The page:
A long time ago, I had some baby possums. Their mother had been killed by a car while crossing the road with her children on her back. A teacher who found them gave the survivors to me. (At the time there were no wildlife rescue centers in the area.) Fortunately, they were more or less weaned. I carried them around in my shirt pockets.
They were lovely then. They had soft silver fur with black rings around their eyes. They had little white-furred hands, and if you gave them a slice of apple they would sit on their haunches, hold it in their hands, and eat it the way people in cartoons eat slices of watermelon. They had prehensile tails, with a little soft white fur on them, and if you forced them to, they would hang from your finger by their tails. They loved to clamber about on your body, checking out your pockets.
Although they trusted me, they showed no signs of loving me or anyone. As they got bigger, their beautiful silver fur grew coarse, which is why you so seldom see possum-fur coats. Their tails coarsened, too, scaly and ratlike. Their 50 teeth became more worrisome to see, although they never bit a person.
While under one of my relatives' care, one of them, Stong, escaped. He trashed a neighbor's cat which foolishly attacked him, and went on his merry way. The other one, Buckley, went to college with me. He learned but little.
Male possums can raise and lower their (large) testicles at will, and it was amusing to watch Buckley waddling over rough terrain, raising his testicles over obstacles. He had a full suite of instincts and was astoundingly good at locating ancient rotten fruit, baby robins in the shrubbery, and other toothsome snacks. He would hiss when I took these things away from him, but not bite. Despite these skills, he feared the forest and would climb my leg in a panic if he thought I was leaving him. If I tried to stroke him, he would flatten his back to avoid my touch. (Thus if you tried to stroke him while he was crossing a testicle-snagging obstacle, he would become quite flat.) He didn't like to be scratched either. He didn't care for dogs and cats. He enjoyed eating, sleeping, and sniffing things.
In addition to Buckley, I took my dog and cat to college (I lived off-campus). Then there was the chicken, whose name I have forgotten, let us say Dave.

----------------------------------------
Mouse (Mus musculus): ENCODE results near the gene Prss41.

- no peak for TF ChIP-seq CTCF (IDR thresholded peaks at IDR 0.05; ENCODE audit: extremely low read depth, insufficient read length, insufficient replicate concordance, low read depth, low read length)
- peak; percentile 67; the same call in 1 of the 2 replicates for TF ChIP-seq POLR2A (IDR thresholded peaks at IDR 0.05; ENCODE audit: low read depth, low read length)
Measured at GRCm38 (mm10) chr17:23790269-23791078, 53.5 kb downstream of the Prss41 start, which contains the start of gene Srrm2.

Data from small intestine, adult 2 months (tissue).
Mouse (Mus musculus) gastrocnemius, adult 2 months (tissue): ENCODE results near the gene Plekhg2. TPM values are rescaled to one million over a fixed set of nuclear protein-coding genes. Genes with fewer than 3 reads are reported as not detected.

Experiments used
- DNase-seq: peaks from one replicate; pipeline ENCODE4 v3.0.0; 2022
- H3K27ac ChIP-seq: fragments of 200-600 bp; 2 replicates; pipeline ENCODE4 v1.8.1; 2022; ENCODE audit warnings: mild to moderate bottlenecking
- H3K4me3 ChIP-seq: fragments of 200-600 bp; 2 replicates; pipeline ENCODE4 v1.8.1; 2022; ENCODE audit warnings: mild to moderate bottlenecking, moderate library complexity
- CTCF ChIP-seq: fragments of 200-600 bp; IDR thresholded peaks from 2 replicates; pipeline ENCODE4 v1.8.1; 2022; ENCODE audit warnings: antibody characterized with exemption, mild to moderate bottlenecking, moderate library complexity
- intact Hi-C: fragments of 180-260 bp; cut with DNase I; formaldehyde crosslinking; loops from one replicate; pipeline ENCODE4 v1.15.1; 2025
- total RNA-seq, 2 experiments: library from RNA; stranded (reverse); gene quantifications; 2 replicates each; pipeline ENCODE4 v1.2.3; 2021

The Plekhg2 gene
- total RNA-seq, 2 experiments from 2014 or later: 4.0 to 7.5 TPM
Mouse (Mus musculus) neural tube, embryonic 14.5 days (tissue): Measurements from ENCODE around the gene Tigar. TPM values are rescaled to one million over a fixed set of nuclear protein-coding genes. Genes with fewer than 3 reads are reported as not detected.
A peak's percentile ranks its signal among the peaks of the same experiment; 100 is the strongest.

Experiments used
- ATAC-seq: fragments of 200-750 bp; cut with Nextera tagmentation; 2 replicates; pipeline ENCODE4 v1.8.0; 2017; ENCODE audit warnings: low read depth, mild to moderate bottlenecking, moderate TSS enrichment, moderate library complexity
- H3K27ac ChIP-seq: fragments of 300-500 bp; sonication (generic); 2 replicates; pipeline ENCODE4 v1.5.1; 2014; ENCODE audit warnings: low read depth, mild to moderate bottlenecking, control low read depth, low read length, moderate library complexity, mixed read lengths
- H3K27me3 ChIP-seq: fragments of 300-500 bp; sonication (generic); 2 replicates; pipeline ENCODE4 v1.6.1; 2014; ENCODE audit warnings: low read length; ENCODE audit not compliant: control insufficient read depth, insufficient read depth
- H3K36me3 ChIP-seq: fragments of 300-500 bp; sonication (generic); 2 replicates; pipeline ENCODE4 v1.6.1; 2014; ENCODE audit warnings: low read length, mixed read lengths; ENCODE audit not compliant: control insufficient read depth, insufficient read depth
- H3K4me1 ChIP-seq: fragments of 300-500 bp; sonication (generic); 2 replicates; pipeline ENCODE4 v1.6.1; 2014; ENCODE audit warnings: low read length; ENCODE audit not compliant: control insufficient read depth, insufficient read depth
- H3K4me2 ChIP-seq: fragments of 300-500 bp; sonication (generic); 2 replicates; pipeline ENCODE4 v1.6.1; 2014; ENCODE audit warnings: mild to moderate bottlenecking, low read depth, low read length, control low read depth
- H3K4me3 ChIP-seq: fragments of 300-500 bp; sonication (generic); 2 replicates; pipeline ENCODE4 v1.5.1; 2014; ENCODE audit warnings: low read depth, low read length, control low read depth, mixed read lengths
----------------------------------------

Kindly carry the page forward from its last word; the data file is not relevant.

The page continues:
My friend Laurel was taking embryology. In the lab there was an incubator full of fertilized chicken eggs developing into chickens, commercial Leghorn crosses. Periodically the class would dissect a few to see how the embryos developed. Some never got dissected and hatched into dear little fuzzy chicks. The professor jovially offered to put them down, but several students said no! they would adopt the fluffballs. Laurel, who lived in a triple, took one. Soon it was time to go home for the summer. Dave was no longer fuzzy – he was starting to get unattractive pinfeathers. Laurel was doubtful that border officials would let her take Dave to her family home in Mexico City, and certain that they would not allow him back across the border.
So since I had a dog and a cat and a possum and lived in the US and was driving home, would I take Dave? Okay. Laurel delivered him to me, with his box, and his chicken feed, and his water dish.
I took him home and all was well. Not that my father was pleased with this addition. At night, I covered Dave's box with a larger inverted box, so he would sleep in darkness serene.
One morning I got up and began to tend the livestock. The dog and cat went out. I let Buckley out to trundle around the room sniffing things. Waddle, sniff, peer, sniff, waddle. I lifted up the top box so Dave would know the sun had risen. But unbeknownst to me, Dave had leapt out of his box and was in the space between the outside of his box and the covering box. When I lifted the covering box Dave dashed brainlessly across the floor and Buckley whirled at the speed of light CLOMP and sank his teeth into Dave's neck, killing him instantly. He hissed when I took Dave away from him.
I felt awful. I let my possum kill Laurel's beloved Dave! (At least I didn't let him eat Dave.) How would I tell her? I didn't have her number in Mexico, so I put it off.
In the fall I was dreading having to tell Laurel. I didn't go looking for her. Finally I saw her coming toward me in the quad. I had to face her. She was bubbling with information about her summer, her new dorm, classes. I listened and said little, racked with misery. Finally I said, "You know your chicken you gave me to -- "
"Do you still have him?"
"No, I'm really really sorry -- "
"Oh thank God! I was dreading having to tell my roommate I had a chicken!"
I did tell her what happened, but she didn't really care, for the love of Dave had receded in his absence. Well damn. I could have let Buckley eat his catch.